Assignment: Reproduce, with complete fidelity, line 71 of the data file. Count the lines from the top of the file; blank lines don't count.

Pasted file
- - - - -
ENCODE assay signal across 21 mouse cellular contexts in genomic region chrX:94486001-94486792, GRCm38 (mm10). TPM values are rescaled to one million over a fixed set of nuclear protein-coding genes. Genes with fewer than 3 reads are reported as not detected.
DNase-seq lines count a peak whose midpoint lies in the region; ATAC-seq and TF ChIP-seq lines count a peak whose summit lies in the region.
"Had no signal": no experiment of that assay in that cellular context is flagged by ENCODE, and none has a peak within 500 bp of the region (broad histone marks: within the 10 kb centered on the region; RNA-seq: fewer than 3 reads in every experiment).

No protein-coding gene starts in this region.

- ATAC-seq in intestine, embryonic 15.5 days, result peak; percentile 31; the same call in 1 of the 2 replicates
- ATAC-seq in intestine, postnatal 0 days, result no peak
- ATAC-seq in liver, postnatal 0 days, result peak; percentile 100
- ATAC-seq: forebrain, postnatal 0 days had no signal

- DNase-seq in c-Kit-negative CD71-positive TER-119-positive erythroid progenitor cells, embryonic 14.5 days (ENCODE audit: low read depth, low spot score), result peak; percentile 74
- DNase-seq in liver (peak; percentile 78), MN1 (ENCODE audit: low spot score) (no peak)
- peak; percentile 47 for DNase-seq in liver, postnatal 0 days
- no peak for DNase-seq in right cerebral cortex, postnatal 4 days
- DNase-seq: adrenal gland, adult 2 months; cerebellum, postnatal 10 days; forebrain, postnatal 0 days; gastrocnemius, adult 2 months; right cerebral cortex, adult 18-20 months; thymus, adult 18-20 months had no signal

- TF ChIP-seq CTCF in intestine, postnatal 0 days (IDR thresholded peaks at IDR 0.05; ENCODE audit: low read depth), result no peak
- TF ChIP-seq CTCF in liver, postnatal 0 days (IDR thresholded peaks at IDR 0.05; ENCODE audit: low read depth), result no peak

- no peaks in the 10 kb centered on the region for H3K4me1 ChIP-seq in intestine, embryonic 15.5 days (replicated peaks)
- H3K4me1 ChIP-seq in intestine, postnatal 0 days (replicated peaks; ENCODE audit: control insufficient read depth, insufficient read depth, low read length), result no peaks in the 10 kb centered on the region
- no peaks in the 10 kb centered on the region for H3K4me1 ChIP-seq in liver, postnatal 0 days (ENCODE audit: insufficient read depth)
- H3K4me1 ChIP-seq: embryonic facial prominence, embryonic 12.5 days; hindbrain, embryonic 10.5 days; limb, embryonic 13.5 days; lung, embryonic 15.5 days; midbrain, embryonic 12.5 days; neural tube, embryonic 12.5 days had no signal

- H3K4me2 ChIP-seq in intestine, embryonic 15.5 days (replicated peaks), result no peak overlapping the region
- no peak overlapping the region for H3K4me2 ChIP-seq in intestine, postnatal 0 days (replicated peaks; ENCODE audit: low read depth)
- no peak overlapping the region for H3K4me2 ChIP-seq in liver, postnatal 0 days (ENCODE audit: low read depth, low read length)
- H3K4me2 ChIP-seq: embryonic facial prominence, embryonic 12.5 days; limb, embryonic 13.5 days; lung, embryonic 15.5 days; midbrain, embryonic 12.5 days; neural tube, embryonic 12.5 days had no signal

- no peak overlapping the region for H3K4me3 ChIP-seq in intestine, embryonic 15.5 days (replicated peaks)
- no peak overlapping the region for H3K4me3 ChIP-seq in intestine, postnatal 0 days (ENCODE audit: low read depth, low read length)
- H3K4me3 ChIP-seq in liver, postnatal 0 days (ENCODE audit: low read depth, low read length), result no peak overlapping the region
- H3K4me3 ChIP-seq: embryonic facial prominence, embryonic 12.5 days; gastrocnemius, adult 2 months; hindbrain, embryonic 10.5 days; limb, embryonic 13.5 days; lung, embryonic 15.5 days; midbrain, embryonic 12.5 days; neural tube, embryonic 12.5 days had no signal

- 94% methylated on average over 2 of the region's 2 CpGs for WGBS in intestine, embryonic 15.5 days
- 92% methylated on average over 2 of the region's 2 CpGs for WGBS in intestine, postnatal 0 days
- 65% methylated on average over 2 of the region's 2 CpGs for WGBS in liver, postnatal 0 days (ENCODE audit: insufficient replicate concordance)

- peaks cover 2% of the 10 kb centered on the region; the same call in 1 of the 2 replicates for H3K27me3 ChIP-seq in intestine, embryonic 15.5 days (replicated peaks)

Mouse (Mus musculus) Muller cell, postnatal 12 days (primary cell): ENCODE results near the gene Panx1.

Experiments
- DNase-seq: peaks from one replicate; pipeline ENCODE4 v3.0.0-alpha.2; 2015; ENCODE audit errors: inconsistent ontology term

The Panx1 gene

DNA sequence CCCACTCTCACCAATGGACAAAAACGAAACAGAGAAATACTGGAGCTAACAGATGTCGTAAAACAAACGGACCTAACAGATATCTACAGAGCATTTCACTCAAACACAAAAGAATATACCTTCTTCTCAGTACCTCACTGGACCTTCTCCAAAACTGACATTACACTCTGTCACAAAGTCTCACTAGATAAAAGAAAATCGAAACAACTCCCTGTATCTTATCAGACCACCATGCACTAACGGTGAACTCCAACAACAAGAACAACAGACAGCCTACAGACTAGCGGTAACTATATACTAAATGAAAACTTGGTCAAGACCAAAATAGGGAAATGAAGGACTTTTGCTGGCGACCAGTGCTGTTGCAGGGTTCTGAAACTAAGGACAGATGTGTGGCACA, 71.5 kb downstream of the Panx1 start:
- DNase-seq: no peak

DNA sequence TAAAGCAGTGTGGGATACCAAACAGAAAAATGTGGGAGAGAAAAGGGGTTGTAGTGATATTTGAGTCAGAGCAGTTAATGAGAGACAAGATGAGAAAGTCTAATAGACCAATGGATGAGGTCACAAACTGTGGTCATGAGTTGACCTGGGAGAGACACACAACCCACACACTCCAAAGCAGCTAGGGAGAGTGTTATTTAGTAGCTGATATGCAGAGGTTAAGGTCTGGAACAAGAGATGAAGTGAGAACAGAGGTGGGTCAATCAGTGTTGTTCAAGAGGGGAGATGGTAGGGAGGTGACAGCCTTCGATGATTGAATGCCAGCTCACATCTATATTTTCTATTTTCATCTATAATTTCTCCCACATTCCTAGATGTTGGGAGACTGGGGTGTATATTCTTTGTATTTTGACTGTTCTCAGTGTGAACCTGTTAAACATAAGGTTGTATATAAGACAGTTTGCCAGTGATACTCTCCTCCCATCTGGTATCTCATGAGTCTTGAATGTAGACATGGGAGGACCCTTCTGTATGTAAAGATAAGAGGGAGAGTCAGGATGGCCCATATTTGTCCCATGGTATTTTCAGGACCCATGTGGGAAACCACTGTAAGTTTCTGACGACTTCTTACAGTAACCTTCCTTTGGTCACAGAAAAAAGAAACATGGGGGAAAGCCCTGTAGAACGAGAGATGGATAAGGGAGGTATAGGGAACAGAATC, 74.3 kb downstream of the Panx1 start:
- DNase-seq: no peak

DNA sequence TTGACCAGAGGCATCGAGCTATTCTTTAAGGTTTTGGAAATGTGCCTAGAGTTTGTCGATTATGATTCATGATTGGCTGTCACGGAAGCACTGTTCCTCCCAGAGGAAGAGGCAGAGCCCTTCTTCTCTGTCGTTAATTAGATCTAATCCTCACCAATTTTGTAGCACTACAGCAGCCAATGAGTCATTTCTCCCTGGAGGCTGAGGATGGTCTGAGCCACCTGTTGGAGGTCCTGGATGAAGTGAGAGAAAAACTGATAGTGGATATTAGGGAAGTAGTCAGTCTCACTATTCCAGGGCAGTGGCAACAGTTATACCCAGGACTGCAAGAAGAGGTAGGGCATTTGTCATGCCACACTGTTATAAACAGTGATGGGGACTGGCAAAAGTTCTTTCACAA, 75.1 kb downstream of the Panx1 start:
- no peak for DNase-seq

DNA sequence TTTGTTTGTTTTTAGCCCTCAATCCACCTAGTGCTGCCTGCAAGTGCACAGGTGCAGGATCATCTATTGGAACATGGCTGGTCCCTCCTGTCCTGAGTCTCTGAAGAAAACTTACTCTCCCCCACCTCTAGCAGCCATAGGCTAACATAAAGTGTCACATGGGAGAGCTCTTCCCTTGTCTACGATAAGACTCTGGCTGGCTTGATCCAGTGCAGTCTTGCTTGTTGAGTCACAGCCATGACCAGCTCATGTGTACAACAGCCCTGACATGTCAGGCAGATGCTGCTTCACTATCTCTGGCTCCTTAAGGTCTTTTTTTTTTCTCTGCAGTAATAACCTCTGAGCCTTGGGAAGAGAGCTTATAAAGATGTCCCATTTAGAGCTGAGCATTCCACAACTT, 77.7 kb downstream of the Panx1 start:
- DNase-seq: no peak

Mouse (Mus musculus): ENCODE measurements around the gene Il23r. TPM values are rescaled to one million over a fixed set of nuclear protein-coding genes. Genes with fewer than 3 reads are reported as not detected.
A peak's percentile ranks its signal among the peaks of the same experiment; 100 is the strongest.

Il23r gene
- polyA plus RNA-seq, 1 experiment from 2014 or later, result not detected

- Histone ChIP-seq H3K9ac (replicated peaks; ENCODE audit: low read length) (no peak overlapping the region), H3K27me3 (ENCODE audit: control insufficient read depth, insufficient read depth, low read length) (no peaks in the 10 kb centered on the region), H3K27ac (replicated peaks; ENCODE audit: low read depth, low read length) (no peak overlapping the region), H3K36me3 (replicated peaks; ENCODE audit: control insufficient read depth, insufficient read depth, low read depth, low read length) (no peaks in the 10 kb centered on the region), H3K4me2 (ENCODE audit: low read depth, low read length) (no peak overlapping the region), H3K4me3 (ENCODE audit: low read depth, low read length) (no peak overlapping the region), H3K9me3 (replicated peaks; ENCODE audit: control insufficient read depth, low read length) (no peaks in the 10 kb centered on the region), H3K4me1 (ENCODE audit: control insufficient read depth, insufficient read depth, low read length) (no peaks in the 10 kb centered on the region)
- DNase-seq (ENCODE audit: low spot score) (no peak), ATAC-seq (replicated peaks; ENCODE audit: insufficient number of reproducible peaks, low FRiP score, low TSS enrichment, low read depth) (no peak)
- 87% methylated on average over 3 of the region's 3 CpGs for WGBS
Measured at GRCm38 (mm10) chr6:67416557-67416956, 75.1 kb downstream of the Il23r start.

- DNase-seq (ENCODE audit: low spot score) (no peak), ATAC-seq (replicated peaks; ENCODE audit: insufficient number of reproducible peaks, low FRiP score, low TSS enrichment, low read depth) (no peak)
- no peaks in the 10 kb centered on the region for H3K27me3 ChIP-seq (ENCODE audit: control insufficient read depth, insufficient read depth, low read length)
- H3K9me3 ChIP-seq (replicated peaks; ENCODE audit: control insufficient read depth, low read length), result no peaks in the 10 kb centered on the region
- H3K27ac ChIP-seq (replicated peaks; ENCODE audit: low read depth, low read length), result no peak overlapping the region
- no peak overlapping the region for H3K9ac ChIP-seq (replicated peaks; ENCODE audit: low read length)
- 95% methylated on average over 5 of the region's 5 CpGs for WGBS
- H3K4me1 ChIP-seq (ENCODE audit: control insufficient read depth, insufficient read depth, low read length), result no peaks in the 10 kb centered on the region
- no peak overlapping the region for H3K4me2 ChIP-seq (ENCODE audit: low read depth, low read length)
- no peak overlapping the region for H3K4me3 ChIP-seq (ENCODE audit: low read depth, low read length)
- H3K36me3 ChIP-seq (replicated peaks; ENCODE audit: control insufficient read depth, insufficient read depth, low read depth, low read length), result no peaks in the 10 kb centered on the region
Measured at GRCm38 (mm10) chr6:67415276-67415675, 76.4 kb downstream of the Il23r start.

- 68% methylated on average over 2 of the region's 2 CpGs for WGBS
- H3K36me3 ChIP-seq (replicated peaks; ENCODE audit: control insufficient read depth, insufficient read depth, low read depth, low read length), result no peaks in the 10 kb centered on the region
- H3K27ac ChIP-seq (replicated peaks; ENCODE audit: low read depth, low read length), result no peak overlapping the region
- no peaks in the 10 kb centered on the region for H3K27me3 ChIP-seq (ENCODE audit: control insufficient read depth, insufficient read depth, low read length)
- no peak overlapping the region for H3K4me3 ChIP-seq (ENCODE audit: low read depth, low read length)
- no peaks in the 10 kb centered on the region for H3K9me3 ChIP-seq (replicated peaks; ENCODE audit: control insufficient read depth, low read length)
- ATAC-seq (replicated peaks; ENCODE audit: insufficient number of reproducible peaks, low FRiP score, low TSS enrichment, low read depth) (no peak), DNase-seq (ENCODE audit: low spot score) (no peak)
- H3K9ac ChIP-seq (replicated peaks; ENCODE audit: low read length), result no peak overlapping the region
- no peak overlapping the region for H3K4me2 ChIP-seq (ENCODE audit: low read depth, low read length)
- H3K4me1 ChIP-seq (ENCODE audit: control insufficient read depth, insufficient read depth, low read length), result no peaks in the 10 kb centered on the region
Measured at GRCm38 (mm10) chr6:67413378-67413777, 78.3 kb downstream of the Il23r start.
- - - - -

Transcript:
- no peak overlapping the region for H3K4me2 ChIP-seq (ENCODE audit: low read depth, low read length)